While plunger or rod 306 could be directly fluidly actuated by the solenoid valve 308, the illustrated structure is preferred for purposes of easing servicing and maintenance of the inhibit mechanism 304. Also, the inhibiting mechanism could act directly on interlock plungers 258 or 260.

By utilizing a pair of spaced sensors and cooperating pair of sensor ramp structures for each shift rail, the use of relatively simple two-position (on-off) sensors is permitted. Of course, by utilizing a more complicated sensor and sensor ramp structure, a single sensor per rail could be utilized.

The sensor/actuator 52 provides a signal to the central processing unit 44 indicative that the operator has caused initiation of an axial movement of a shift rail involving a movement from neutral into engagement of a particular gear or movement from engagement of that particular gear into neutral. Of course, receipt of a signal from more than one selection sensor at a given time would be an error signal.

The central processing unit 44 is provided with logic such that in the absence of all signals, which absence of signals indicates that the main transmission section 18 is either in neutral or fully engaged in one of the gear ratios, the inhibit mechanism 304 is actuated to inhibit movement of the shift rails from the current positions thereof. It is understood, that when in gear or when in neutral, the neutral interlock and/or inhibit mechanism, while preventing or inhibiting axial movement of the shift rails, will not prohibit or inhibit movement of the shift rails sufficient to cause actuation (i.e. outward displacement) of the sensors. Upon receiving a signal from one of the sensors indicating that engagement or disengagement of a particular gear has been initiated, the speeds of the jaw clutch members associated with that gear ratio are calculated to determine if synchronous rotation therebetween has been achieved. While such synchronous rotation is sensed, the inhibit mechanism is deactuated until the signal from that sensor ceases indicating that that gear ratio has been fully engaged or that the transmission is in neutral. If synchronous rotation is not sensed, the central processing unit 44 will actuate the power synchronizing assembly 10 (and/or an input shaft or input brake assembly) to achieve and maintain synchronous rotation and then the inhibit mechanism will be deactuated.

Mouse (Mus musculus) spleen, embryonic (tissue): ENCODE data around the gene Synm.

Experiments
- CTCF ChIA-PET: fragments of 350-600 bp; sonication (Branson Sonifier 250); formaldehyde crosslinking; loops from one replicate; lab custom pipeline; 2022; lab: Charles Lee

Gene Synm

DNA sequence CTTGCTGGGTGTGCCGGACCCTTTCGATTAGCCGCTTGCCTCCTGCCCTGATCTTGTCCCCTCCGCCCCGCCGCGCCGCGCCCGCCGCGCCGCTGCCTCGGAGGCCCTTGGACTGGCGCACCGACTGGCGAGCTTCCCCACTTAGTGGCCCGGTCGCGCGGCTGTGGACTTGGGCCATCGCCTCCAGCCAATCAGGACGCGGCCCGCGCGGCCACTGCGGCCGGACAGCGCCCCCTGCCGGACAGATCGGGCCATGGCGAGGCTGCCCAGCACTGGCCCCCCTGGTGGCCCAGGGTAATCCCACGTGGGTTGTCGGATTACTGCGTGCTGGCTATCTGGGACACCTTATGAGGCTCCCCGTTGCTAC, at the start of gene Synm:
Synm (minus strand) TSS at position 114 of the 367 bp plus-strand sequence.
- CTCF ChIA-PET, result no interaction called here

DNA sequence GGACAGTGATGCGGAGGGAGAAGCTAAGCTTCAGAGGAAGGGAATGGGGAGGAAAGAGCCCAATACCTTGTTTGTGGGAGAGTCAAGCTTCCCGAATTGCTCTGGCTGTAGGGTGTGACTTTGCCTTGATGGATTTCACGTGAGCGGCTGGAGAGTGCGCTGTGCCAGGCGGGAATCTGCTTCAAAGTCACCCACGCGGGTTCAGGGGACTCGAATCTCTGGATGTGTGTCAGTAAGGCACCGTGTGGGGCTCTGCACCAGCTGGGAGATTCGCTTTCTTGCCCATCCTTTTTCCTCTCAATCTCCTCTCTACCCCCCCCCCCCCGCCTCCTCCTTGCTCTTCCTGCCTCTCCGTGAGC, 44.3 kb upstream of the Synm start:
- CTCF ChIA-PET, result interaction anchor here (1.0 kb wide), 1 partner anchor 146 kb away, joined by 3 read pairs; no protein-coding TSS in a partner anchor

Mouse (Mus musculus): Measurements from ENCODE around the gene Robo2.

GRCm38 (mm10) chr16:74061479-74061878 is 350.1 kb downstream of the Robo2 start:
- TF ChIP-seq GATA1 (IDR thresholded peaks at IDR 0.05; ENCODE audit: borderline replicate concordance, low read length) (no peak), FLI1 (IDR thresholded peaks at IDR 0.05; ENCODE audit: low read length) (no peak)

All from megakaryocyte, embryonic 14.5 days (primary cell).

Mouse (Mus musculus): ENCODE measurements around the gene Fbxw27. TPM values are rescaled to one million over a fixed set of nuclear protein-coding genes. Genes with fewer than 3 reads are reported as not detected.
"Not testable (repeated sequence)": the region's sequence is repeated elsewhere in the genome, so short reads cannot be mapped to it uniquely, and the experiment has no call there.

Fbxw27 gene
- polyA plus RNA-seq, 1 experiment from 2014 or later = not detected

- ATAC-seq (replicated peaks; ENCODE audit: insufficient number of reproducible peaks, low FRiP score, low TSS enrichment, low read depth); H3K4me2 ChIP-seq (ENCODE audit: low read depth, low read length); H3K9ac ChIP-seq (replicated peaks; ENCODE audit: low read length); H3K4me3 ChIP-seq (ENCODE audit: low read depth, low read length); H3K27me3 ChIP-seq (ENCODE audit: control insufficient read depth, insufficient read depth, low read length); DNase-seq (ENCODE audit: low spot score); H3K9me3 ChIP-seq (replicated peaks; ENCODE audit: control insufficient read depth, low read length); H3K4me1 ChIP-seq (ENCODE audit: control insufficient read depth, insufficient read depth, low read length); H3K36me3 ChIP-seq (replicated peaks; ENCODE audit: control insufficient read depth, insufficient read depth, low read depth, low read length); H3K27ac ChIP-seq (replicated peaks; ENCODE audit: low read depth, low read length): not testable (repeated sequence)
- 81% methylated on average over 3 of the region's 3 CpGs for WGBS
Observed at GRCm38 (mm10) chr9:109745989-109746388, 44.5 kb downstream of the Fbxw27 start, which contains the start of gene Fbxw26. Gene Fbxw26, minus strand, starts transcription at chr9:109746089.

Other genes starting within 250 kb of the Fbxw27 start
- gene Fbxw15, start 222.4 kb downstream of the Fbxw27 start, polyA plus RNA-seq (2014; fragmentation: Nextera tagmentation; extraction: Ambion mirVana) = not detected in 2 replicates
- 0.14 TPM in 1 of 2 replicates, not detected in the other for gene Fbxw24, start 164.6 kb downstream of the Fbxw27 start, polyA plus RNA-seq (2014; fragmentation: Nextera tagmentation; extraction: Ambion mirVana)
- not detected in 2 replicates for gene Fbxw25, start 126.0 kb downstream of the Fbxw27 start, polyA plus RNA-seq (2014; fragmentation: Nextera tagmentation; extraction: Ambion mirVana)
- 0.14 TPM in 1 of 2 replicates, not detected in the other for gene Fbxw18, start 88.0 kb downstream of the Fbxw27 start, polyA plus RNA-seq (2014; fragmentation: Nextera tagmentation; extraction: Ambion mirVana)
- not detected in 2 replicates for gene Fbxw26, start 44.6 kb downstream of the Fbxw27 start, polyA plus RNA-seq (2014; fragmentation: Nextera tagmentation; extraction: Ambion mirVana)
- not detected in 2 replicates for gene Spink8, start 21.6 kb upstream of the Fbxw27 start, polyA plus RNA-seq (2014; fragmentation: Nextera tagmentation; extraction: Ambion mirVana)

As may be appreciated, in the illustrated embodiment, actuation of the inhibiting or blocking means when the main section 18 is fully engaged in any one of the selectable ratios will not significantly inhibit disengagement of the engaged ratio gear. However, by utilizing logic wherein the blocking means is actuated in the absence of all signals from the two-position sensors, the potential for causing an error in logic performance by moving from the nondisplaced position to an intermediate position and then back to the nondisplaced position instead of into engagement is eliminated.

Although the present invention has been described with a certain degree of particularity, it is understood that various components thereof may be substituted for and/or rearranged without departing from the spirit and the scope of the present invention as hereinafter claimed.

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Classifications
U.S. Classification74/339, 74/473.25, 74/375, 74/473.26
International ClassificationF02B1/04, F16H61/04, F16H61/22, F16H63/34, F16H3/12, B60W10/10, F16H63/38, F16H61/32, F16H59/70, F16H61/70, F16H61/02, F16H63/08, F16H61/08, F16H61/26, F16H63/12, B60W10/04, B60W10/02, F16H63/32, F16H59/68
Cooperative ClassificationF02B1/04, F16H61/0403, F16H59/68, F16H3/12, F16H61/70, F16H63/34
European ClassificationF16H61/04B, F16H63/34, F16H3/12
Legal Events
DateCodeEventDescription
Nov 25, 1998FPAYFee payment
Year of fee payment: 12
Sep 26, 1994FPAYFee payment
Year of fee payment: 8
Nov 1, 1990FPAYFee payment
Year of fee payment: 4
May 10, 1985ASAssignment
Owner name: EATON CORPORATION, 1111 SUPERIOR AVE., CLEVELAND,
Free format text: ASSIGNMENT OF ASSIGNORS INTEREST.;ASSIGNORS:MORSCHECK, TIMOTHY J.;DAVIS, ALAN R.;HUGGINS, MICHAEL J.;REEL/FRAME:004405/0984;SIGNING DATES FROM 19850508 TO 19850509